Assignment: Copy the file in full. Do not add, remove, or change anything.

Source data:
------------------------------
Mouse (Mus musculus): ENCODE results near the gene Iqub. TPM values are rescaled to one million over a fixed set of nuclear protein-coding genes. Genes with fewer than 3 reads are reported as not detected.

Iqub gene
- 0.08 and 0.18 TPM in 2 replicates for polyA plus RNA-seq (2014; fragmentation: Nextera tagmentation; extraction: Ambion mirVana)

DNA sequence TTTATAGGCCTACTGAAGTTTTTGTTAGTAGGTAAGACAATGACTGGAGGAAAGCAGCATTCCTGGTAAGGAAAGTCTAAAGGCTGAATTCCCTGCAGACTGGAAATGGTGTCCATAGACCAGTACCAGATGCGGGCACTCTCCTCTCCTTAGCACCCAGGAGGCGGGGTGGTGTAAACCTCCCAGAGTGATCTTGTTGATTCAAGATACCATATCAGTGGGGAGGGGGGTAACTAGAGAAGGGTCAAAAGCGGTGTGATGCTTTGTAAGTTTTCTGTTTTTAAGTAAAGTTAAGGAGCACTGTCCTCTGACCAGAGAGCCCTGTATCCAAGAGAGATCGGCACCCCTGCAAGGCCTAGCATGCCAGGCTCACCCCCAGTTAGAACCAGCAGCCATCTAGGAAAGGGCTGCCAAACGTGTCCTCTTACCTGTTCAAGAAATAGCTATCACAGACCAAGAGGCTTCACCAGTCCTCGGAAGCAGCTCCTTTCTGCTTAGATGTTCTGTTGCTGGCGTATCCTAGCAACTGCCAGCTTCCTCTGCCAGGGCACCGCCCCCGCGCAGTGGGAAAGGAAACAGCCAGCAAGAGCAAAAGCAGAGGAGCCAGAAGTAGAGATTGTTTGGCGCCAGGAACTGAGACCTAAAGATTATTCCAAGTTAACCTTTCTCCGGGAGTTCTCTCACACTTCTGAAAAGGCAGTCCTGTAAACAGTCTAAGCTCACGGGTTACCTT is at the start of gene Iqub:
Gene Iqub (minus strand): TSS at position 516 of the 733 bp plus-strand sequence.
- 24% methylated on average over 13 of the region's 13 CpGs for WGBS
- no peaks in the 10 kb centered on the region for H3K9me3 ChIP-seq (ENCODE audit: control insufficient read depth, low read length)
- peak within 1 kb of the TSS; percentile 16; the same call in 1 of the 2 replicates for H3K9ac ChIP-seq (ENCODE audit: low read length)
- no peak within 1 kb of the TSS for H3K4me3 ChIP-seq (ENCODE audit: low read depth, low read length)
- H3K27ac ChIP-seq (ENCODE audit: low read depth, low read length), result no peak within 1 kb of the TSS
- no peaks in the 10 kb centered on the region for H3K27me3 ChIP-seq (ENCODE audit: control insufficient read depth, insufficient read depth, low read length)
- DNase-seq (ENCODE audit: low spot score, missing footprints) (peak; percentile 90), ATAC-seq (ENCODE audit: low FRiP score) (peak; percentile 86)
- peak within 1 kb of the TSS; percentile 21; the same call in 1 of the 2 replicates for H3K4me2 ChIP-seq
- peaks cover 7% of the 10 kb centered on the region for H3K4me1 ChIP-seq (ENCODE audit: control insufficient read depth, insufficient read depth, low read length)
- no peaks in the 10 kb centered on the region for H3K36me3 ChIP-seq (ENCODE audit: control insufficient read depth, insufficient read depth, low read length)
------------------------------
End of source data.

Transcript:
Mouse (Mus musculus): ENCODE results near the gene Iqub. TPM values are rescaled to one million over a fixed set of nuclear protein-coding genes. Genes with fewer than 3 reads are reported as not detected.

Iqub gene
- 0.08 and 0.18 TPM in 2 replicates for polyA plus RNA-seq (2014; fragmentation: Nextera tagmentation; extraction: Ambion mirVana)

DNA sequence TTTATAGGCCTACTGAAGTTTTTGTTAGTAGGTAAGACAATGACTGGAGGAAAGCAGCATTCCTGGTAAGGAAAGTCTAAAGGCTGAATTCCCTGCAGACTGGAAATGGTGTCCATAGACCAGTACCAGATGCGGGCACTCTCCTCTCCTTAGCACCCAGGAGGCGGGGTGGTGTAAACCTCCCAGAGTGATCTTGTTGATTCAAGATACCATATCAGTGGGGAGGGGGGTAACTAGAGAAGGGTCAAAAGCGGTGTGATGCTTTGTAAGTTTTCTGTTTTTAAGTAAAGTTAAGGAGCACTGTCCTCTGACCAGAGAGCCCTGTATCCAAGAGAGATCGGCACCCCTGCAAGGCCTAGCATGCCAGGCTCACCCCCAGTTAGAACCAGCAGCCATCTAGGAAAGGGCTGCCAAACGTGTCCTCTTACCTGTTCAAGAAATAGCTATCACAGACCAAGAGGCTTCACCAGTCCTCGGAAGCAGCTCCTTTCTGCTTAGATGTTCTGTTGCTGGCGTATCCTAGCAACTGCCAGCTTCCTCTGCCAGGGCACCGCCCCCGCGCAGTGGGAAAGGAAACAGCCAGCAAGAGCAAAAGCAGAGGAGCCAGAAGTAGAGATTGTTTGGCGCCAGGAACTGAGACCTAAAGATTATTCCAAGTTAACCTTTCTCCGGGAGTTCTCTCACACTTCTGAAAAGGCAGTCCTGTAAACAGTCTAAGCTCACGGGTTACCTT is at the start of gene Iqub:
Gene Iqub (minus strand): TSS at position 516 of the 733 bp plus-strand sequence.
- 24% methylated on average over 13 of the region's 13 CpGs for WGBS
- no peaks in the 10 kb centered on the region for H3K9me3 ChIP-seq (ENCODE audit: control insufficient read depth, low read length)
- peak within 1 kb of the TSS; percentile 16; the same call in 1 of the 2 replicates for H3K9ac ChIP-seq (ENCODE audit: low read length)
- no peak within 1 kb of the TSS for H3K4me3 ChIP-seq (ENCODE audit: low read depth, low read length)
- H3K27ac ChIP-seq (ENCODE audit: low read depth, low read length), result no peak within 1 kb of the TSS
- no peaks in the 10 kb centered on the region for H3K27me3 ChIP-seq (ENCODE audit: control insufficient read depth, insufficient read depth, low read length)
- DNase-seq (ENCODE audit: low spot score, missing footprints) (peak; percentile 90), ATAC-seq (ENCODE audit: low FRiP score) (peak; percentile 86)
- peak within 1 kb of the TSS; percentile 21; the same call in 1 of the 2 replicates for H3K4me2 ChIP-seq
- peaks cover 7% of the 10 kb centered on the region for H3K4me1 ChIP-seq (ENCODE audit: control insufficient read depth, insufficient read depth, low read length)
- no peaks in the 10 kb centered on the region for H3K36me3 ChIP-seq (ENCODE audit: control insufficient read depth, insufficient read depth, low read length)